From the Smithville (TN) Review, Wednesday, September 4, 1996 -- front page!
|USING INTERNET Athol Foster of Smithville looks up the genealogy pages on the World Wide Web which includes a DeKalb
County page. Foster and other volunteers can be reached through the Internet and can offer assistance to computer
users around the world who have local family connections. (Dennis Stanley photo)
Foster Helps Others Discover Their Roots
By DENNIS STANLEY
- Thanks to modern technology and the love of genealogy by Athol Foster and others, residents from all over the
world can easily discover DeKalb County on the Internet, an information highway for computer users.
- DeKalb County has its own genealogy page on the World Wide Web as part of the ge- nealogy program that will
eventually cover practically ever country in the world.
- In general terms, computer users can call up the DeKalb page and learn a brief history of the county and the
information that is available to help them if they have roots in this county.
- "I got interested in genealogy by reading the History of DeKalb County written by Tommy Webb,
and there was a lot of Fosters mentioned, and I didn't know much about my family on either side," said Foster,
one of the primary volunteers computer users can "E-mail" to solicit information.
- I got on the Internet after finding out there were a few things you could get through the Internet as far as
genealogy goes," he continued.
- Foster explained that a group in Kentucky started putting information together for that state, and the program
idea branched out from there to other states.
- "I saw the message from the state (Tennessee) coordinator here asking for people to volunteer to be coordinators
for each county," he said. "I'm fairly new to the computer and to genealogy, and I told her this. She
said no problem, furnish the information and she would get it put up on the page. So, that's what I've been doing."
- Resources available on the DeKalb County page include: 1840 to 1920 DeKalb Census, DeKalb marriages from 1848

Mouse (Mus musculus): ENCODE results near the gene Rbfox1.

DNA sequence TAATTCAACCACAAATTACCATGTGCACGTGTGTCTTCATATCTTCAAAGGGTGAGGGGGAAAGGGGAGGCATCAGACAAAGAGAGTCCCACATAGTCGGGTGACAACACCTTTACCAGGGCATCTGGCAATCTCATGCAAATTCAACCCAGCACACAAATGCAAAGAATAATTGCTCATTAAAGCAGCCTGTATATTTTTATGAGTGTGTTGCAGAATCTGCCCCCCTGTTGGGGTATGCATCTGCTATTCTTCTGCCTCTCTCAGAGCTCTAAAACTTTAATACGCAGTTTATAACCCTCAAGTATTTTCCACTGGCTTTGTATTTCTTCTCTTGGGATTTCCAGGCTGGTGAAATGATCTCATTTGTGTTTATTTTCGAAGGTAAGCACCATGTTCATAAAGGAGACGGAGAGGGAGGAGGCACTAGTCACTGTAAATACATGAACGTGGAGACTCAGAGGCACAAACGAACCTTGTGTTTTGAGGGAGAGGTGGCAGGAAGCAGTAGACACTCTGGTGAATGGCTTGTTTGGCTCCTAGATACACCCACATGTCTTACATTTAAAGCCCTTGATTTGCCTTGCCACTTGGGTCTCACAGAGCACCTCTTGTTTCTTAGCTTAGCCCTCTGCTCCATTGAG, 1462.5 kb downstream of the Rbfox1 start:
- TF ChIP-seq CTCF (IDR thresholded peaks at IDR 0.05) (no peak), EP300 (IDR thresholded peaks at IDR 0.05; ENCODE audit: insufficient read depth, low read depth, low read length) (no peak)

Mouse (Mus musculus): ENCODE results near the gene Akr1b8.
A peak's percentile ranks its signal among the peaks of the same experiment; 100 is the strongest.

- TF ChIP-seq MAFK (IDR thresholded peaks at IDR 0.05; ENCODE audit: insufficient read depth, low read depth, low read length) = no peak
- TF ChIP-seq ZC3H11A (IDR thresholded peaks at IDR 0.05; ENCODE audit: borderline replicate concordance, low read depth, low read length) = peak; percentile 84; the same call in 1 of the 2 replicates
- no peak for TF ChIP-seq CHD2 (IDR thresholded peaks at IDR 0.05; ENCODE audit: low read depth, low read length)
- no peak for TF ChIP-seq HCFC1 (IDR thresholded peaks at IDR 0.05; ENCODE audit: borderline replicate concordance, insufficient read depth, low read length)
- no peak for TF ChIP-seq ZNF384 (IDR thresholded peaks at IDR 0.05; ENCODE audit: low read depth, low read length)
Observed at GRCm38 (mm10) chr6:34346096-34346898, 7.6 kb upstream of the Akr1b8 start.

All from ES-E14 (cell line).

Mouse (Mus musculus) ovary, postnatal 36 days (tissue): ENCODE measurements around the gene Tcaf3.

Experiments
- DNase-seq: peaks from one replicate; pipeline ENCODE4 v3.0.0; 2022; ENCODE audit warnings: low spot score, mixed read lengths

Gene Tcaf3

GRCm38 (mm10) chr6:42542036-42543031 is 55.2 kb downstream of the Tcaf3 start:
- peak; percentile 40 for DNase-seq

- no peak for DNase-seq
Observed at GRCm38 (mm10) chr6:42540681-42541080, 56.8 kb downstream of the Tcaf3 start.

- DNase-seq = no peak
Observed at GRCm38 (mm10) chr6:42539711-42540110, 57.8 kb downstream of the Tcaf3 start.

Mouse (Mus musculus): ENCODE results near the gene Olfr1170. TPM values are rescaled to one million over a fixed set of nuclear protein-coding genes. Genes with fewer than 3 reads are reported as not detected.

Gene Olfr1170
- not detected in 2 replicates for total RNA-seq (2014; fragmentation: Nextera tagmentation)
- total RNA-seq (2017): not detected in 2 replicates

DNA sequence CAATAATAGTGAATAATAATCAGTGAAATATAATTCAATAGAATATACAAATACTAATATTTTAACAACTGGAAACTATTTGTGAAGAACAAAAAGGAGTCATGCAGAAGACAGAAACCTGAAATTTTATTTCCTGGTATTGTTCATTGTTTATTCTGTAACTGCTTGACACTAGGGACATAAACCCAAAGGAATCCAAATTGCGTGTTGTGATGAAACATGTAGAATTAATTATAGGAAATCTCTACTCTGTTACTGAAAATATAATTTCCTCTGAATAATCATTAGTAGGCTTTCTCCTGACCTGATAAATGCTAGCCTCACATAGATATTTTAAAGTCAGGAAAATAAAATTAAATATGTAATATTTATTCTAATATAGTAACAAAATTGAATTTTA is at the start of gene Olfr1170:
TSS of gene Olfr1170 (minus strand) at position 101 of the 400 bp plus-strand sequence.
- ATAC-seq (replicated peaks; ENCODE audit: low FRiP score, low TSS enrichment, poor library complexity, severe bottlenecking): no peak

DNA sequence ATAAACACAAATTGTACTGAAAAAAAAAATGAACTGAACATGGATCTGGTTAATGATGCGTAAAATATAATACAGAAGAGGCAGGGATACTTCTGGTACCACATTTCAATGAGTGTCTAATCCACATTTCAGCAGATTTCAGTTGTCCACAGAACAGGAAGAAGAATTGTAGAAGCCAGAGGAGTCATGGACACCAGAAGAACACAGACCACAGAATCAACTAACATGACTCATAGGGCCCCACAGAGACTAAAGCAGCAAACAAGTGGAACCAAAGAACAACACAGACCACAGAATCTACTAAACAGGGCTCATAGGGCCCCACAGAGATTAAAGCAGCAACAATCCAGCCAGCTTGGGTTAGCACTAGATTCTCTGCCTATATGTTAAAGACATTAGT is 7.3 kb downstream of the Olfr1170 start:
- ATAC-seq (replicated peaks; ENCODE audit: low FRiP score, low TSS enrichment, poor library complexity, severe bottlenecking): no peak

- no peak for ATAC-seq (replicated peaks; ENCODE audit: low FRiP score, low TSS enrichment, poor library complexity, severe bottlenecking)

to 1950, a list of cemeteries here, Administrator's Bonds from 1860 to 1890 and Administrator's Settlements from
1846 to 1907.
- In addition, the page offers a brief history of the county, historic sites, a list of funeral homes, Civil
War resources, and a list of surnames currently being researched by Foster and other volunteers like Darrell
Spencer, Dale Givan Cantrell, Jorene Parsley, Jerry Capshaw, William Capshaw, Lisa
Franklin, and Robert White.
- There have been more than 300 inquiries on the DeKalb page since July 3 and close to 7,000 on the Tennessee
- "I just looked up some information for a guy in Texas," Foster said during an interview Thursday.
"He sent me information requesting a copy of a will. I went down to the library, pulled out that roll of film,
made copies of it, went over to the courthouse and looked in the settlement books, made copies and sent them to
- "Everyone who is involved is all volunteers," he continued. "Most of the time, we have to pay
for the copies. We tell them (those who made requests) what we did and they'll reimburse us."
- To access the DeKalb County page, the Universal Resource Locator (URL) is: http//www.tngenweb.org/dekalb.htm
- If there are any family associations or families with newsletters in this county who would like to be added
to the page, contact Foster in Smithville, or you can reach him by Email at
Return to Dekalb County Main Page
This information and the photo were used here with the permission of the Smithville Review.